Introducing My Students to Digital Humanities Research Techniques

Woman working on laptop

│By Ben Wilkinson-Turnbull, Gale Ambassador at the University of Oxford│

Digital resources are vital to conducting academic research and teaching the next generation of scholars. As educators, teaching with technology can be daunting. In my previous blog posts PhDing in a Pandemic: The Impact of COVID-19 on Research and Teaching and Top 10 Tips for Teaching with Primary Sources, I’ve written about how you can help students get to grips with using a range of Gale Primary Sources including Eighteenth Century Collections Online, Burney Newspapers, and British Literary Manuscripts Online. But how do you help your students take the next step as digital humanists in a growing discipline? Teaching them how to use an innovative resource such as Gale Digital Scholar Lab is one way which you as an educator can help students develop their research skills and methodologies in a changing scholarly landscape.

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The Potential and Importance of Interdisciplinarity in Academia

Interdisciplinarity

│By Meg Ison, Gale Ambassador at the University of Portsmouth│

During my undergraduate studies, I read History and French. When I began looking for research funding for a PhD, I realised that so much research in the academy at the moment is interdisciplinary. Indeed, it has become somewhat of a ‘buzzword’. I combined research methods from the Humanities and Social Sciences in my research proposal to win a place with the South Coast Doctoral Training Partnership, funded by the Economic and Social Science Research Council. I completed their MSc in Social Research methods at the University of Southampton, and now I am on the interdisciplinary pathway for my PhD. I did not fully appreciate the potential and importance of interdisciplinarity until I started studying for my PhD with a cross-departmental supervisory team. As a result, I have a strong interest and belief in the power of interdisciplinary study. In this blog post I share some of my insights about this approach to research. 

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Top 10 Tips for Teaching with Primary Sources

Portrait of the author as a young lecturer teaching eighteenth-century literary culture to students at the Tate through the work of William Hogarth.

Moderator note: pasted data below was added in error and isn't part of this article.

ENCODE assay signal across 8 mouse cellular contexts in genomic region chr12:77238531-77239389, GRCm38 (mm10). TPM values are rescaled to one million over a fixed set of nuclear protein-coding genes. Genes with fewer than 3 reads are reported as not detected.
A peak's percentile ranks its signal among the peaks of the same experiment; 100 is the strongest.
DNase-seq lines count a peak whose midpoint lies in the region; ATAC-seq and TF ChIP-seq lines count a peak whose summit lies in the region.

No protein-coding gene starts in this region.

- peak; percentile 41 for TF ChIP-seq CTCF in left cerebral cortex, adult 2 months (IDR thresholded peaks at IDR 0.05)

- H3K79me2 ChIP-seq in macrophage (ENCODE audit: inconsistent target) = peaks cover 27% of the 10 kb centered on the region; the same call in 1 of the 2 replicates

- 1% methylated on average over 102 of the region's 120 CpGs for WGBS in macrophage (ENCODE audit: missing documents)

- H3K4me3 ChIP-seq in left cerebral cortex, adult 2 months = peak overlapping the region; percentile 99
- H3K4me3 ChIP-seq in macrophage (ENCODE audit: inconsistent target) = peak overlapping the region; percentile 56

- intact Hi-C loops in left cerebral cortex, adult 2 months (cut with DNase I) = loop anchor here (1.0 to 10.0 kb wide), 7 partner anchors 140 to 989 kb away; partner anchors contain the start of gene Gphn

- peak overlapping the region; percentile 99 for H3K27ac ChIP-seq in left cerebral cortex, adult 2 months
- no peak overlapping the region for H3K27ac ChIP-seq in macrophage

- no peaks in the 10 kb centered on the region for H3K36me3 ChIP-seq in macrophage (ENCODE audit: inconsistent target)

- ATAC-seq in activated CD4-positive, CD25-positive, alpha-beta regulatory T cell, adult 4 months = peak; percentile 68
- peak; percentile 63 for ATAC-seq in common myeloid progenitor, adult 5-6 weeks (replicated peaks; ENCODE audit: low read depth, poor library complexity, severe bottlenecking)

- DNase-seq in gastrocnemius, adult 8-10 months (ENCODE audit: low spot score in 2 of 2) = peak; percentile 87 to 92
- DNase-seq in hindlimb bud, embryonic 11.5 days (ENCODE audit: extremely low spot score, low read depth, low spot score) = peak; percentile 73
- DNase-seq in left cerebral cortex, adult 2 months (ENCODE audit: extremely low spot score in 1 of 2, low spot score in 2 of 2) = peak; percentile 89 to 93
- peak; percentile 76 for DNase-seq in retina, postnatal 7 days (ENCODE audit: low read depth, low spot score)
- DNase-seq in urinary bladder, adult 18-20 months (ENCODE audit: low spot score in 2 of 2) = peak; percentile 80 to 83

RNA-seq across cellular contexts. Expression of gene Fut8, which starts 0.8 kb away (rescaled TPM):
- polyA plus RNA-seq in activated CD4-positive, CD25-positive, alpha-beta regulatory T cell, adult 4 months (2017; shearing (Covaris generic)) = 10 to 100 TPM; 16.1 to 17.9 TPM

│By Ben Wilkinson-Turnbull, Gale Ambassador at the University of Oxford│

Academics know that there is nothing more joyful or frustrating than working with primary sources. Imparting the ability to locate, appreciate, understand, and interrogate primary materials onto students is central to our roles as educators. But achieving this in the classroom isn’t always easy – especially when you’re also trying to teach through a pandemic! Drawing on my own experience of teaching in higher education, this blog post offers ten top tips on how to teach with primary sources.

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Practical Pedagogy with Gale Digital Scholar Lab, Part II: Approaches to Project-Based Teaching and Learning

Header image - Notes from a DH Correspondent

│By Sarah L. Ketchley, Senior Digital Humanities Specialist, Gale│

One of the most significant shifts that has been taking place in humanities research in recent years is the movement towards team-based projects and public scholarship, in contrast to more traditional models of individual scholarship that favour print publication. The teams that form to engage in digital scholarship are often interdisciplinary, reflecting the diverse skillsets needed to create and publish digital research. A digital scholarship team may comprise disciplinary scholars, computer programmers, data scientists, specialists in informatics and design, and could be made up of faculty, staff, students, and consultants. Similarly, the digital humanities classroom offers students the opportunity to learn the skills required to successfully participate in team-based projects. This blog post suggests ways to incorporate project-based activities in the class using Gale Digital Scholar Lab.

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Practical Pedagogy with Gale Digital Scholar Lab, Part I: Developing Your Syllabus and Learning Objectives

Notes from our DH Correspondent

│By Sarah L. Ketchley, Senior Digital Humanities Specialist, Gale│

There are many advantages to incorporating work with digital tools in the humanities classroom. As students graduate and transition to the workplace, demonstrable digital literacy is often a pre-requisite for employment, so students are keen to learn such skills, and to articulate what they have learned in a way that makes sense in professional settings.

The next two posts in this ‘Notes from our DH Correspondent’ series will highlight how classroom use of Gale Digital Scholar Lab provides an accessible entry point for faculty who want to teach Digital Humanities (DH) methodologies using text-based humanities data and offer a learning experience that is both relevant and enriching for students. Part I will provide suggestions and examples for drafting a syllabus and for identifying appropriate learning objectives in the DH classroom. Part II will cover ways to present the platform to students new to the field of DH or to working with historical primary source archives, along with suggestions for incorporating project-based learning, developing granular rubrics and options for assessing student work.